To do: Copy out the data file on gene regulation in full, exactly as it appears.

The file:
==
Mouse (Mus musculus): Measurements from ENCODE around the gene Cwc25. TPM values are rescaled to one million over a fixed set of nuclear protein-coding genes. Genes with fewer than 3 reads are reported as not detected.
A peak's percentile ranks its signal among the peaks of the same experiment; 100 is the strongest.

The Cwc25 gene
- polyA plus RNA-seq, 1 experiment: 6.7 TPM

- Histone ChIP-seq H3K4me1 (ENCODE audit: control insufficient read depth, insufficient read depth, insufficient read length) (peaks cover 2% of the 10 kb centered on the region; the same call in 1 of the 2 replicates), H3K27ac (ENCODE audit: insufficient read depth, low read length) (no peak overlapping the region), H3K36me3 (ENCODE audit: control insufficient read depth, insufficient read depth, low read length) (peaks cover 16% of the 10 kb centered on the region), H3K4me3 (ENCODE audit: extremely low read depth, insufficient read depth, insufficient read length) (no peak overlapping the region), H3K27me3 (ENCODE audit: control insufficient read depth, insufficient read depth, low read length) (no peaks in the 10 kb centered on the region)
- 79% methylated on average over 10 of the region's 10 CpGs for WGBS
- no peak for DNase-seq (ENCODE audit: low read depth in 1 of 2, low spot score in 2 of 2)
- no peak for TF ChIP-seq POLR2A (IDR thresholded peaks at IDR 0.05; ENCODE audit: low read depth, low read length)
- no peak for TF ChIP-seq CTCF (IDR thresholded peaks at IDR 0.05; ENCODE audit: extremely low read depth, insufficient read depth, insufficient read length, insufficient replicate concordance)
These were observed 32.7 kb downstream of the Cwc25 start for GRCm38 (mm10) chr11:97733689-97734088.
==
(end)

Mouse (Mus musculus): Measurements from ENCODE around the gene Cwc25. TPM values are rescaled to one million over a fixed set of nuclear protein-coding genes. Genes with fewer than 3 reads are reported as not detected.
A peak's percentile ranks its signal among the peaks of the same experiment; 100 is the strongest.

The Cwc25 gene
- polyA plus RNA-seq, 1 experiment: 6.7 TPM

- Histone ChIP-seq H3K4me1 (ENCODE audit: control insufficient read depth, insufficient read depth, insufficient read length) (peaks cover 2% of the 10 kb centered on the region; the same call in 1 of the 2 replicates), H3K27ac (ENCODE audit: insufficient read depth, low read length) (no peak overlapping the region), H3K36me3 (ENCODE audit: control insufficient read depth, insufficient read depth, low read length) (peaks cover 16% of the 10 kb centered on the region), H3K4me3 (ENCODE audit: extremely low read depth, insufficient read depth, insufficient read length) (no peak overlapping the region), H3K27me3 (ENCODE audit: control insufficient read depth, insufficient read depth, low read length) (no peaks in the 10 kb centered on the region)
- 79% methylated on average over 10 of the region's 10 CpGs for WGBS
- no peak for DNase-seq (ENCODE audit: low read depth in 1 of 2, low spot score in 2 of 2)
- no peak for TF ChIP-seq POLR2A (IDR thresholded peaks at IDR 0.05; ENCODE audit: low read depth, low read length)
- no peak for TF ChIP-seq CTCF (IDR thresholded peaks at IDR 0.05; ENCODE audit: extremely low read depth, insufficient read depth, insufficient read length, insufficient replicate concordance)
These were observed 32.7 kb downstream of the Cwc25 start for GRCm38 (mm10) chr11:97733689-97734088.